The violence born of guns which plagues our nation – which draws our attention and breaks our hearts from time to time over the years, when there is a Columbine or a Granada Hills or a Virginia Tech, or an Aurora, Colorado, or a Sikh Temple shooting – is a corporate, national sin for which there must be both repentance and atonement.  Whether we realize it or not – whether we accept it or not – corporate national sins, especially in this nation which prides itself on being the great democracy, are also personal sins.  They belong to each and every one of us, just as much as all the sins we list in the “Al Chet Shechatanu” prayer; just as much as all those other sins which we may not have found listed in the High Holy Day prayer book but which each of us might have privately listed as we pondered our personal weak­nesses and failings and as we aspired to improve upon those behaviors in the year ahead.  As members of a democracy we do not possess the luxury to be able to say, “That’s the nation’s sin.  It is not mine.”  For they are ours.  For in a democracy, the sins of the nation become the sins of each of its citizens.  Why?  Because we create the nation.  We create it and we recreate it every single election day.  The people who make the decisions and take the actions, or fail to take the actions, which determine the very nature of our nation are the ones who come election day need our votes – our approval and our support – which in turn bestows upon them the power to mold our nation’s present and fashion its future.  So if our elected officials have allowed this nation to wallow in the sin of gun violence, we have no one to blame but ourselves, for we have permitted our elected officials to allow this tragedy to be reenacted time and time again without their making any effort to alter or stop it.  Yes, often they go to the sites of what the media luridly describes as “masacres” and they attend the funerals and they may even wax eloquent in their eulogies, but they do nothing to stop it.  Their tears are crocodile tears, and it is our fault – we, the voters – for we let them get away with it.

The sad reality is that we do not need to dress our young people up in uniforms and send them to foreign soil in order to suffer massive American casualties.   We only need to send them to high schools and colleges and houses of worship and movie theaters, for in our current gun environment they could just as easily fall victim in those places.  My daughter, Helene, and her friends love to go to these midnight movie premieres, like the premiere of the Batman film in Aurora at which that horrible shooting took place.  But as the Aurora shooting shows us, when one goes to such a premiere, one takes one’s life in their hands.  Are any of us so foolish as to believe that while it can happen in Aurora, Colorado it cannot happen in our own community?  Of course it can!  For it is as easy for an unstable person to acquire the firepower in most American communities as it was for James Eagan Holmes to acquire it Aurora, Colorado.  And if that were to happen in our own community, God forbid, then the sin would be upon our heads because we allowed those in power to remain in power while do nothing to protect our children from lunatics with guns.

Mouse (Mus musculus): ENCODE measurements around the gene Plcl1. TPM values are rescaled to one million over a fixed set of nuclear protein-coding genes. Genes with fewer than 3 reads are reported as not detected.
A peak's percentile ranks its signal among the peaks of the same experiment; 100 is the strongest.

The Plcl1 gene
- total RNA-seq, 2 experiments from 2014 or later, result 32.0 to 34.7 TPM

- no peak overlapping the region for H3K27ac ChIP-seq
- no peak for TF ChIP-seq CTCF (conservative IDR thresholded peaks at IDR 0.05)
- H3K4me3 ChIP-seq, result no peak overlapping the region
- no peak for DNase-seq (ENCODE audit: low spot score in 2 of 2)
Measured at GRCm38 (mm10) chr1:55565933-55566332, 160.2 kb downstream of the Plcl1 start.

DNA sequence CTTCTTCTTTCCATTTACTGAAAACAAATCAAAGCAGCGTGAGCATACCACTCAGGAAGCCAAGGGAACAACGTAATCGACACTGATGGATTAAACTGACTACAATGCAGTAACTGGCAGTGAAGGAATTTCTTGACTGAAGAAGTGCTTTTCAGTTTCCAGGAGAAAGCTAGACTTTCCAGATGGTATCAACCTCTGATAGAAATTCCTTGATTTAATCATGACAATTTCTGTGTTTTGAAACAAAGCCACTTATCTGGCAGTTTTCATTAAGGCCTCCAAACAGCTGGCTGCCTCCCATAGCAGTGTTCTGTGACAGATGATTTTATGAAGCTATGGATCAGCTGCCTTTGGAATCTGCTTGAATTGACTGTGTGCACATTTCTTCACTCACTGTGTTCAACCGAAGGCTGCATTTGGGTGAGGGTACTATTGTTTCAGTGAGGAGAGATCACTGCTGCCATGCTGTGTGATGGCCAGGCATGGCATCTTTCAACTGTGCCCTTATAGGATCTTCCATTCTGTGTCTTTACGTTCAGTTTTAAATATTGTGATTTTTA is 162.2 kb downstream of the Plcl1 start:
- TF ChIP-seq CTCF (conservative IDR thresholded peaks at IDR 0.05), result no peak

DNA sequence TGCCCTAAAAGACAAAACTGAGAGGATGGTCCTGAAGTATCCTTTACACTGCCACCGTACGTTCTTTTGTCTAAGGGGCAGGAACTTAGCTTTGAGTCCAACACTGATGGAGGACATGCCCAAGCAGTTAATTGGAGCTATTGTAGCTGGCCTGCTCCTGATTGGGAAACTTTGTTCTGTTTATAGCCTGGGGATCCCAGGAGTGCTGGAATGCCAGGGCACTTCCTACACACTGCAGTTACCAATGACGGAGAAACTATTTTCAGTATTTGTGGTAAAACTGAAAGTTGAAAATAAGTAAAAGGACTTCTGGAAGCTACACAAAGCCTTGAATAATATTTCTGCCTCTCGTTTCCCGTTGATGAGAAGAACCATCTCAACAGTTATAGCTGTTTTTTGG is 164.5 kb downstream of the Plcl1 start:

On Yom Kippur afternoon, in Reform synagogues, we read from the Torah the text commonly called The Holiness Code.  In it there is a verse – Leviticus chapter 19, verse 16 – which states “You shall not stand idly by while your neighbor bleeds.”  This is the sin for which we must repent and atone; the sin of standing idly by while all our neighbors who have become victims in all of these shootings, time and time and time again have bled and died while we have remained silent.

This past summer, soon after the shootings in Aurora, the members of our new Quad Cities Interfaith Fellowship struggled with the question of how can our community of faiths put our various faiths to work so that as a united faith community we can say, “Enough already!  Too many have died and died need­lessly.”  So we have started to address this issue.  Our first step was to write a letter to our various elected officials, both local and national, expressing our concern.  An edited version of that letter appeared in Sunday’s Quad City Times  But that is not where our efforts will end.  Indeed, in the wake of the Milwaukee shooting we gave our full support to the local Sikh community.  Next month we will be meeting to look at future action steps.  One thing seem certain.  We wish to place a special emphasis on gun deaths in our own community.  As we develop our action plans, I pray that many others will join us in our efforts.

For far too long, we all have known about this blight upon our society.  We have condemned it.  We have mourned it.  But we have not taken sufficient action to alter it.  When you think about it, it is a disgrace that the two young ladies who will celebrate becoming Bat Mitzvah this Spring were born into an America in which we, the people, were aware of and distraught about the loss of life in our society because of the proliferation and accessibility of firearms, yet here it is 13 years later, and nothing has changed.  The killing remains ongoing and indiscriminate.  It is not enough for us to pray that the day will come when a child becomes a Bar or a Bat Mitzvah and does so in an America which knows no gun violence.  We have to work for that goal as well.  We have to make our elected officials understand that we, the citizens of America – that we, the potential victims of future gun violence in our country – will no longer tolerate their empty promises and gross inaction.  Together, may we create an America where we no longer fear that we or our children may be shot and killed simply because we were walking down the street or attending a worship service or going to a movie.